Or maybe I just got lucky? No, I don’t think so. I will admit I’m not shopping at the peak of season hysteria—I value my sanity. And I rarely shop at places that have a lot of pushing, shoving, knock-down fights (that’s on Thanksgiving evening, I’m told).

Here’s what I think: I think somebody got a thank-you campaign going; something like—“See how many times in a day you can thank someone out loud.”
Or it could be my gray hair. I’m at that uncertain age—I can hear them thinking, Is she in her 70s? 80s? Can she hear all right? Why is she smiling?

Whatever. I like knowing other people still remember to say thanks and smile.
And I’m all for it being catching!

 P.S.--In case you think I'm a paragon or campaigning for sainthood, I have to correct that. Tortoise-like drivers still send my BP up several points. Mistakes on my online orders get me growling. And the little loaves of bread I baked a few days ago--and burned--made me scream. Well, didn't make me, but I screamed anyway. I try to keep those times to a minimum, make allowances, give others the benefit of the doubt, yada yada  . . . but I firmly admit to being human. (Sorry if that bursts your bubble.)

Have a lovely day anyway!

Thursday, December 4, 2014


Looking back, at this time of my life—some people would say that’s all I do, but please don’t pick up that ball and run with it, okay?
As I was saying, looking back, I believe I’ve always needed something to look forward to. I’m willing to stick my neck out and say everybody has that same need. It’s one of those primal things.
As a little kid, I looked forward to the day I could officially go to school and learn things. Reading a book! Writing on a tablet! Adding up numbers! My very soul tingled with the anticipation.

Once in school, there was more to look forward to: holidays meant we made stuff in art class to decorate our classroom or to take home as a gift to our parents. And the biggest anticipation of all—going to the next grade. It wasn’t so much the new teacher, the new room, or being bigger, it was what all that stood for: growing up! Heady stuff.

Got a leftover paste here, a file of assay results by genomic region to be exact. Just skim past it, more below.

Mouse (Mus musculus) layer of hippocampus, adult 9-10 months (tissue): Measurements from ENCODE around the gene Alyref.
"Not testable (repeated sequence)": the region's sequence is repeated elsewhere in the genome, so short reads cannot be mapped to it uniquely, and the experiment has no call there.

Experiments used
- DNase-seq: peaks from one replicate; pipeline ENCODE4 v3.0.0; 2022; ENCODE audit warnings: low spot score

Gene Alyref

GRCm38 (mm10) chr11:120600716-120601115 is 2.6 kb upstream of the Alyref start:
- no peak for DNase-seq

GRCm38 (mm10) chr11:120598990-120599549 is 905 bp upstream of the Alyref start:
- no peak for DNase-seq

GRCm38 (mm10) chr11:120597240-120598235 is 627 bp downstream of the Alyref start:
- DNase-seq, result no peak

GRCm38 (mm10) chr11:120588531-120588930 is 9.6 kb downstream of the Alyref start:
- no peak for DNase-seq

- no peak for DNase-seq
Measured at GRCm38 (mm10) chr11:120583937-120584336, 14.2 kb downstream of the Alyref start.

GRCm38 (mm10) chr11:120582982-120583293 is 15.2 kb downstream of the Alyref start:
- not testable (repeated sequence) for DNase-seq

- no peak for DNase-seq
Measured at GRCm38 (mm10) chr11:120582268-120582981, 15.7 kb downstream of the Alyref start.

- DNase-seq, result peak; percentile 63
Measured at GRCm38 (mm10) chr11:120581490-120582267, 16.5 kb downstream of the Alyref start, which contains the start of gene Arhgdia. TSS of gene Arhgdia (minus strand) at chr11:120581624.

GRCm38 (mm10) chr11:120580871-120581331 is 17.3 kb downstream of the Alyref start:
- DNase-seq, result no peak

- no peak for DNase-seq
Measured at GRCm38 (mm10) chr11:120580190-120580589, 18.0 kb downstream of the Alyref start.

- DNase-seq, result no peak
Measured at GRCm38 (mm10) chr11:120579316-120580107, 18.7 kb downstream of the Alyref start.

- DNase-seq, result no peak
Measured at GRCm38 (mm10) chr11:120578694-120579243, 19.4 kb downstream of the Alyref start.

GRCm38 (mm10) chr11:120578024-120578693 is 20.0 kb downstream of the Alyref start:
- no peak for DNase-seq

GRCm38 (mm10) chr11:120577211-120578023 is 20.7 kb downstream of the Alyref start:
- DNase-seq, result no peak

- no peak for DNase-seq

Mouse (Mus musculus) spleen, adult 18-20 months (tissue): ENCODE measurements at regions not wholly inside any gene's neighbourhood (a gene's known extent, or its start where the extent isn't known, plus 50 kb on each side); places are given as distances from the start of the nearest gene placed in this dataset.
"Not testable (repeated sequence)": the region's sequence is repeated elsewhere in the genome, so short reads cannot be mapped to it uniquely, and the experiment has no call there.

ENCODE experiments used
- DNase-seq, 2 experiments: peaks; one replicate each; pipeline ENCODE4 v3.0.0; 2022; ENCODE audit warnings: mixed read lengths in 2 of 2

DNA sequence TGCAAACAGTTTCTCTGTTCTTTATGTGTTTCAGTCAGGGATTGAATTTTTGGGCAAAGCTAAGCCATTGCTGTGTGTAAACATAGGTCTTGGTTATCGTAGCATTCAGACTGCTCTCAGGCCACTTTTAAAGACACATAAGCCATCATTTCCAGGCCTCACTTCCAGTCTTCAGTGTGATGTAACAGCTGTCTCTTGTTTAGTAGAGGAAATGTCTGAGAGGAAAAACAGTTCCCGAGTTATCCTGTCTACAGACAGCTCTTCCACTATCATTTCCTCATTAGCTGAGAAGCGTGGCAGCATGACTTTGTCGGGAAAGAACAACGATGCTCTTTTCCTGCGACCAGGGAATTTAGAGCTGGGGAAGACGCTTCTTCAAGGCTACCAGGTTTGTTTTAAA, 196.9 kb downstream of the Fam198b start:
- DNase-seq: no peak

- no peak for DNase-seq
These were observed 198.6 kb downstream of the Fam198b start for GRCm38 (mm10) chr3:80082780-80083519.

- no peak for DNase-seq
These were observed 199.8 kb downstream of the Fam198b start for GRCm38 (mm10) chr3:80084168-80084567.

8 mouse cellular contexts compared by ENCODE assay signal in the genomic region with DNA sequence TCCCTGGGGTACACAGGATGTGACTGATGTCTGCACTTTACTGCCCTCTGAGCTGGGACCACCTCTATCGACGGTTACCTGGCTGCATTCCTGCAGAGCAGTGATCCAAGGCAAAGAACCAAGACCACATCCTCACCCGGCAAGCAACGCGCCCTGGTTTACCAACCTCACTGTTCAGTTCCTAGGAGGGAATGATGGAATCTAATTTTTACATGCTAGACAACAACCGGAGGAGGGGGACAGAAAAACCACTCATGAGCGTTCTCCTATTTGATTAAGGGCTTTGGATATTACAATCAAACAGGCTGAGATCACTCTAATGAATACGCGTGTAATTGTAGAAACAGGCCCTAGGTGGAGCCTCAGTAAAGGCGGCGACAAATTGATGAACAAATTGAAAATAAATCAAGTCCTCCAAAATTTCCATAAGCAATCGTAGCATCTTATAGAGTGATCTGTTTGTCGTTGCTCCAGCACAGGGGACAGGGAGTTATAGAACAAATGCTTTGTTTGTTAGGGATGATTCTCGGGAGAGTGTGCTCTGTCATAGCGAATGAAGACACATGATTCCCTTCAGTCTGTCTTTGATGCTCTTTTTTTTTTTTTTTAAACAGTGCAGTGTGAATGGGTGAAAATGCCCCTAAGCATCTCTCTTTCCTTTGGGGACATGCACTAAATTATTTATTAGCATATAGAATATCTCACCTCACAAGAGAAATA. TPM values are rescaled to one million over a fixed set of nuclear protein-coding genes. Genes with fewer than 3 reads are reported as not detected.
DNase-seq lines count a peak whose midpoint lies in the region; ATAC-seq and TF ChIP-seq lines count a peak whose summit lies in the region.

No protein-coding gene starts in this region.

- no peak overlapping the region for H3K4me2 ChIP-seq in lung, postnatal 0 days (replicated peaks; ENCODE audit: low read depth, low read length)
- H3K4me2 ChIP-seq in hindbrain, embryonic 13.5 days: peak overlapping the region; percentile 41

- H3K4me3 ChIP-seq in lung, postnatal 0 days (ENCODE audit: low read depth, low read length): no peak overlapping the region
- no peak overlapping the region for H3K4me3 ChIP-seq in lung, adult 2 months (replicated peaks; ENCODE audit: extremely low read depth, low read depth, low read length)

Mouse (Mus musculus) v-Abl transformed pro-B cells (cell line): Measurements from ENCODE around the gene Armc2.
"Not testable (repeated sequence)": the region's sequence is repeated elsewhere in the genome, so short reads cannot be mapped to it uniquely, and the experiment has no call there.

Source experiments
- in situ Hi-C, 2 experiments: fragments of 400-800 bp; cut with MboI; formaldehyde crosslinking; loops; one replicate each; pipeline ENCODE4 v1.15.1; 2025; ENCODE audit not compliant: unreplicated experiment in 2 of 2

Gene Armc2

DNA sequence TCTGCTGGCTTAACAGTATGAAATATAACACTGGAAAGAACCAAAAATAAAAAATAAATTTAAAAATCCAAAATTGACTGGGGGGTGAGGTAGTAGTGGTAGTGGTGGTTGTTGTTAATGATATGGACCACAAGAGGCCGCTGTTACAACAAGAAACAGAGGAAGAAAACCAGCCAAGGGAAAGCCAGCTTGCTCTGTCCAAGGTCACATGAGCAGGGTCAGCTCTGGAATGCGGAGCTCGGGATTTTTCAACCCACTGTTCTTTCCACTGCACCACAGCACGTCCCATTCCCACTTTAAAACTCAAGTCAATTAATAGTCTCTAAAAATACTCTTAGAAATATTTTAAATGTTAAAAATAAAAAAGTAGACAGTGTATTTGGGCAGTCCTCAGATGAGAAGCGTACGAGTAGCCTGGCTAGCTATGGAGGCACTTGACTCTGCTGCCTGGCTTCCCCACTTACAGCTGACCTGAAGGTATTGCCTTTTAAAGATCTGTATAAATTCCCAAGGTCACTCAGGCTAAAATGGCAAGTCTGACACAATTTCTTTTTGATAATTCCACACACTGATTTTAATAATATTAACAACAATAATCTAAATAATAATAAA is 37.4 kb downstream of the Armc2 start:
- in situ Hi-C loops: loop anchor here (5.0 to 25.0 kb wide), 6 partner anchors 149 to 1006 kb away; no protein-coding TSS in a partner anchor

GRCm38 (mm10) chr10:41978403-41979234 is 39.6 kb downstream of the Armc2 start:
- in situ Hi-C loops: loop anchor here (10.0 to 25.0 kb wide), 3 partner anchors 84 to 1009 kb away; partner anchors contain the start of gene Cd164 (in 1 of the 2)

That was the macro. The day-to-day stuff was the micro—getting assignments done, reading the book before it was due at the library, going to club meetings or play practice after school. We were totally caught up in the microcosm of school and its self-contained world.
Actually, we were as close to living in the Now—that state of being present in the moment that everybody talks about these days—as we were likely to be ever again. We had the Past—last year’s class; we had the Future—next year’s studies. But what really mattered at any one time was Right Now.
As I grew older, I found other anticipations: college (more school); marriage and children; working after the kids were in school all day; the empty nest. Again, these are all Big Things—the macrocosm of Life.
These days I look forward to all sorts of things . . . the clunk of the mailbox that tells me the letter carrier brought me something (never mind that it’s probably an ad from the cable company or an insurance company trying to sell me health coverage) . . . each day’s special event (Monday, sewing at Jane’s house; Tuesday, yoga; Wednesday, shopping; etc.) . . . an early morning walk at the Y (and the days I don’t walk, I look forward to sleeping a half-hour later) . . . a new book by a favorite author . . . email from one of my kids . . . the last stitch in a quilt that signals “it’s done!” . . . .
The list threatens to be endless.
I try to keep time for quietude—not every minute must be crammed with activity, but not every moment needs to be meditative. A good balance of the two keeps me occupied and allows time for being thankful.
The greatest benefit of anticipation? It keeps despair at bay. If I can look forward to an event, then I can deal with a sadness in the present. So long as I have hope, I don’t drown in emotions that can swamp me.
The best thing about the Past is that it’s gone. Over and done with. Sure, there may be fall-out from happenings in days gone by. But we can’t live there and still be useful in the Now.
What do you look forward to today? Make a little list. But be prepared—it might become a gigantic list.